Las Vegas Sun

July 21, 2017

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Early start’ program for recreational marijuana sales OK’d

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Steve Marcus

Marijuana plants are shown at a Desert Grown Farms Cultivation Facility in Las Vegas, Dec. 15, 2016.

Licensed Nevada medical marijuana facilities in good standing with state agencies will be allowed to start selling recreational marijuana on July 1, according to the industry’s new state regulating body.

The proposal for temporary “early start” recreational licenses was approved today in a vote by the Nevada Tax Commission.

The early start licenses will expire on Jan. 1, 2018. The temporary program was established to allowing the department to identify and solve problems with recreational weed before issuing more state certifications for the industry in 2018, said Deonne Contine, executive director of the Department of Taxation.

Six of seven Department of Taxation commissioners attending the meeting voted in favor of the regulations, with Commissioner Craig Witt opposed.

Department of Taxation spokeswoman Stephanie Klapstein said the regulations, which have been in the works since earlier this year, were designed to balance the state’s desire for tax revenue with the marijuana industry’s push to expand into the retail market.

“Most importantly, we wanted to balance that while protecting public health and safety,” Klapstein said.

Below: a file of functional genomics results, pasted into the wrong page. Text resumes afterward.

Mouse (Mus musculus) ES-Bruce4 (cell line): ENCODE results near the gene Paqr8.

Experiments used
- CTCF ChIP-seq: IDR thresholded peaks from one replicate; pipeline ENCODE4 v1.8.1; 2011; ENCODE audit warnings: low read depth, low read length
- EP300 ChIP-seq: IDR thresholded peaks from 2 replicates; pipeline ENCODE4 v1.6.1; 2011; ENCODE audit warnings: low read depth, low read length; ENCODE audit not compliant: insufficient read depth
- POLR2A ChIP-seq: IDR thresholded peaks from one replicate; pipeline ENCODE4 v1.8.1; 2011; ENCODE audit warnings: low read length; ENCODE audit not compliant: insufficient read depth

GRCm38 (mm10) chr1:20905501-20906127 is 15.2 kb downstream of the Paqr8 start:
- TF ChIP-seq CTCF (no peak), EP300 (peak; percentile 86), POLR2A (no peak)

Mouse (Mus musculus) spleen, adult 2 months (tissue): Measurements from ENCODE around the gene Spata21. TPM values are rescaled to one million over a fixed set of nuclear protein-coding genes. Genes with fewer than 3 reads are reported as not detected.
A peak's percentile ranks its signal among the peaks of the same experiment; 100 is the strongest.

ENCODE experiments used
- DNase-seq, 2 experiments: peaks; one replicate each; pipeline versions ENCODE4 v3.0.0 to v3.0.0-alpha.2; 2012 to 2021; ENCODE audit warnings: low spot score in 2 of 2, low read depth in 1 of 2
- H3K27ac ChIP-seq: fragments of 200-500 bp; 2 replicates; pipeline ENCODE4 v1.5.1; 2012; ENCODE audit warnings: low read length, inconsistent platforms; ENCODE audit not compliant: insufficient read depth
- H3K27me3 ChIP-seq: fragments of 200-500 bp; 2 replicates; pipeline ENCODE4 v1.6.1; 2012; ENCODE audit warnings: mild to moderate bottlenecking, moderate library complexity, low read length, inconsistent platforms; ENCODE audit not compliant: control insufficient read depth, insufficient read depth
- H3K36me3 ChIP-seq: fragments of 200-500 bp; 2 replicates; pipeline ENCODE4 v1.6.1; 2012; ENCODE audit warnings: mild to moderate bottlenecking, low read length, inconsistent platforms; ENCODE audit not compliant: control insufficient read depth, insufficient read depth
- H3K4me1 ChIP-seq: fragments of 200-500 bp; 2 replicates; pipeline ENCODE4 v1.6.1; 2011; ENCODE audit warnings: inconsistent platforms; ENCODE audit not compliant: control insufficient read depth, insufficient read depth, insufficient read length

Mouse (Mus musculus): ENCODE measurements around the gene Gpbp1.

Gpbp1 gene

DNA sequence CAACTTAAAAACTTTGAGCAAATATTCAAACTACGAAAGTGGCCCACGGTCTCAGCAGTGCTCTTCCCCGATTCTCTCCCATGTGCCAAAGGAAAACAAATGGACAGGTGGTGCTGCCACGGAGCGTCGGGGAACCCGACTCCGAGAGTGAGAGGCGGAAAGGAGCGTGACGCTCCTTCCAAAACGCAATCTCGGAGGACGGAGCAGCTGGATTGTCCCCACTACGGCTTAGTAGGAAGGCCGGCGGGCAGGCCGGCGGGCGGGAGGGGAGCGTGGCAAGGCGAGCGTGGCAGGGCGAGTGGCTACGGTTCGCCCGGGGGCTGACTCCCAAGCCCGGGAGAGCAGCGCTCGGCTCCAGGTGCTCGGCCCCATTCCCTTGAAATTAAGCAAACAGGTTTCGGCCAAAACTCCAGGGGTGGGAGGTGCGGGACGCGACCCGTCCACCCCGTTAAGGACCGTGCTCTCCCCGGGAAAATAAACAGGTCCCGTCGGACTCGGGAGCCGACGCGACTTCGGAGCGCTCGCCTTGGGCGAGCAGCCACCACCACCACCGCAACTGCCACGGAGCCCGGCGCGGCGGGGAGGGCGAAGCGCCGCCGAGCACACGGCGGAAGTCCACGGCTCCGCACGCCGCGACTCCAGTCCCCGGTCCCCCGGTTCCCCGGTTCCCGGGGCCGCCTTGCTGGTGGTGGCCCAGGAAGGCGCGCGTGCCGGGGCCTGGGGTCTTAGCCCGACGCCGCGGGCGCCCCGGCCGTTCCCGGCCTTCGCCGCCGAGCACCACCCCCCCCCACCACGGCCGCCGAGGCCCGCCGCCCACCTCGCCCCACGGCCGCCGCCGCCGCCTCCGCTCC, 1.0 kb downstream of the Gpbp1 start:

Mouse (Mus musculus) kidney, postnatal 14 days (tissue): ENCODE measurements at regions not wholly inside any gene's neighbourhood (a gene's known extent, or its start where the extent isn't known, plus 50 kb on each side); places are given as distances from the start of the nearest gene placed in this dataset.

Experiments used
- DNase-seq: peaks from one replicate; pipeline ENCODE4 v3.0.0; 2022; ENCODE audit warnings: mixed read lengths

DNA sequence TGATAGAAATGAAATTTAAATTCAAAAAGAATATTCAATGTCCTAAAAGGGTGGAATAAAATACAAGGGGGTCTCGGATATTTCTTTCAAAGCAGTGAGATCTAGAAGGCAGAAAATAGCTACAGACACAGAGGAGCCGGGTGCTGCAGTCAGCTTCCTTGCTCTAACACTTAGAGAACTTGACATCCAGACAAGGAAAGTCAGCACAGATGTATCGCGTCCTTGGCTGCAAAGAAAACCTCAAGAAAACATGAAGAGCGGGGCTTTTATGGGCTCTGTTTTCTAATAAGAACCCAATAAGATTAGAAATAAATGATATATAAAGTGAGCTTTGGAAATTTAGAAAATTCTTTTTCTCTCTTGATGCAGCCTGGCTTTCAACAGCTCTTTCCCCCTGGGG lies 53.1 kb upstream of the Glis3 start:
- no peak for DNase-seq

“Our goal is to get the people that are ready and in good standing going, regulate them and make sure we’re doing the right thing,” Contine said during a hearing Wednesday in Carson City. “We plan to prudently go forward and figure out where we are once we get through the first wave of applications.”

Nevada voters in November approved a ballot question to allow adults to legally purchase of up to 1 ounce of marijuana or up to one-eighth ounce of marijuana concentrates. State-approved sales of marijuana for medical use have taken place in Nevada since 2015.

Nevada medical marijuana facilities — including dispensaries and cultivation and production facilities — earn good standing by going more than six months without a suspension of their state-issued licenses under the Nevada Division of Public and Behavioral Health, which is the current regulator body for Nevada's medical marijuana industry, Contine said. Nearly all of Nevada’s 190 current marijuana license holders meet that requirement.

Contine said last week that while the Department of Taxation planned to have its framework in line for early start recreational marijuana sales to begin on July 1, she warned that additional regulations from counties and local municipalities may prevent some dispensaries from starting sales on that date. Legislators cited a six-month moratorium on marijuana in Henderson as an example of local regulations that could delay the early start process for dispensaries there.

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